Fully injection molded test swabs enter human trials for COVID-19
Researchers at the Wyss Institute at Harvard University have designed the new nasopharyngeal swab, and the benefit is that it can be manufactured quickly and inexpensively at high volume.
An injection molded plastic test swab with a corkscrew-like tip could help address the global shortage of swabs needed for COVID-19 testing and research.
Researchers at the Wyss Institute at Harvard University in Boston, Mass., in collaboration with health care, research, and industrial partners, have designed the new nasopharyngeal swab, and the benefit is that it can be manufactured quickly and inexpensively at high volume.
The swabs are currently in human trials at SUNY Downstate Medical Center and Translational Genomics Arch Institute (TGen), an affiliate of City of Hope, and in preclinical evaluation at six U.S. hospitals; and according to the Harvard Gazette, the goal is to have California-based medical device manufacturer IPB Inc. producing up to 200,000 swabs per day by May 15.
Nasopharyngeal swabs have been used in hospitals for more than 50 years, and traditionally consist of two pieces: an injection molded plastic handle and an absorptive tip made of a soft material such as cotton, polyester, or flocked nylon. Each swab is manufactured in a multi-step process, then assembled, sterilized, and packaged, all of which requires significant time and expense. As part of the overall effort to create a more streamlined alternative, other teams have leveraged 3D printing to meet this challenge, which has led to some useful short-term solutions. However, 3D printing is costly and slow compared to injection molding – which is why the Wyss team set out to create a new design that could be injection molded as opposed to 3D printed,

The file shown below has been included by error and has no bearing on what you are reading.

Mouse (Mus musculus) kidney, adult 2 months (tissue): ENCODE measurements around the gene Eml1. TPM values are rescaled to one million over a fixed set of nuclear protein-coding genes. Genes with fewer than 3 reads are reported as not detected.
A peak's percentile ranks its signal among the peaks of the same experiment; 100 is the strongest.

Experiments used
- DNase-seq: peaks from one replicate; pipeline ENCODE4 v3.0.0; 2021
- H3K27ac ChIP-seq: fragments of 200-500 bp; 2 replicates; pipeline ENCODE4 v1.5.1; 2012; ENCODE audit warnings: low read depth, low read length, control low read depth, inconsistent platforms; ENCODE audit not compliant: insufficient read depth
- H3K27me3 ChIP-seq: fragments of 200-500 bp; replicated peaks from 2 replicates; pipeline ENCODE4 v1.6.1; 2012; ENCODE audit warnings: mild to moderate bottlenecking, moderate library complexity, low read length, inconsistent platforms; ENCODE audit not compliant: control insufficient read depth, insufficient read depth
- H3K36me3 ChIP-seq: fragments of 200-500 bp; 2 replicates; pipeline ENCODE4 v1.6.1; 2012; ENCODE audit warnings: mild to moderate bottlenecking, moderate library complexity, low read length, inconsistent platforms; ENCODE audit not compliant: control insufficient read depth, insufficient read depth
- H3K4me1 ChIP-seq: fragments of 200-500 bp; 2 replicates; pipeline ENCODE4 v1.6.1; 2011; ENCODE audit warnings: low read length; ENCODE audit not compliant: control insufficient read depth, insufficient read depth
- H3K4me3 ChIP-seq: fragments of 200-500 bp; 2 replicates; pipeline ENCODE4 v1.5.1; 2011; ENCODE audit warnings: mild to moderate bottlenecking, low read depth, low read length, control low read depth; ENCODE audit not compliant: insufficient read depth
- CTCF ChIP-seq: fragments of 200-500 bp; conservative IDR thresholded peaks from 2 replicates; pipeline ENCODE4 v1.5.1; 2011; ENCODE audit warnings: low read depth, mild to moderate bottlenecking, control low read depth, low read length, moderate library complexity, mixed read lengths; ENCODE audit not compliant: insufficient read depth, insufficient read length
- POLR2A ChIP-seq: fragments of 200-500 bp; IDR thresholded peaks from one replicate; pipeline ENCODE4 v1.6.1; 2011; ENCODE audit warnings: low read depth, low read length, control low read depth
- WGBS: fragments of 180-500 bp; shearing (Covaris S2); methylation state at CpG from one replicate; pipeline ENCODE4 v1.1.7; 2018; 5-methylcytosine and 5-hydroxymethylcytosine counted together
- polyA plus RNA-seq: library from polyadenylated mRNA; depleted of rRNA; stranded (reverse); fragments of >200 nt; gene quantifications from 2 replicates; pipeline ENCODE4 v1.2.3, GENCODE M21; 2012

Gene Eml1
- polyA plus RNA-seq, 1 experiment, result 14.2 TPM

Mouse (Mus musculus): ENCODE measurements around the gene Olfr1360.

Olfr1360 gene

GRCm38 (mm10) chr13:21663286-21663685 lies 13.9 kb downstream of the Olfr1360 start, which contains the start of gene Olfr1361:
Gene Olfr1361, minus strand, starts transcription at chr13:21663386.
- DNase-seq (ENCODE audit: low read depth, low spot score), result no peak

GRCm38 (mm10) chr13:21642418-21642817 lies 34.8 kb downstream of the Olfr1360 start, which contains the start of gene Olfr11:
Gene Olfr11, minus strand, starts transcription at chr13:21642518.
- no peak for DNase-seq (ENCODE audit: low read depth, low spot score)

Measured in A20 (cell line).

The swabs currently being tested in hospitals and health centres were injection molded by prototype molder Protolabs, of Maple Plain, Minn., with a medical-grade polypropylene co-polymer.
“Experts have recently estimated that the United States needs to more than triple the number of daily COVID-19 tests in order for the country to be safely reopened by mid-May, but the current swabs are complicated to make, and producers just don’t have the ability to increase production to that level in such a short period of time,” said Richard Novak, Ph.D., a Senior Staff Engineer at the Wyss Institute. “These new swabs can help meet the critical need for collecting samples, both to diagnose patients and to study the virus itself so that treatments and a vaccine can be found sooner.”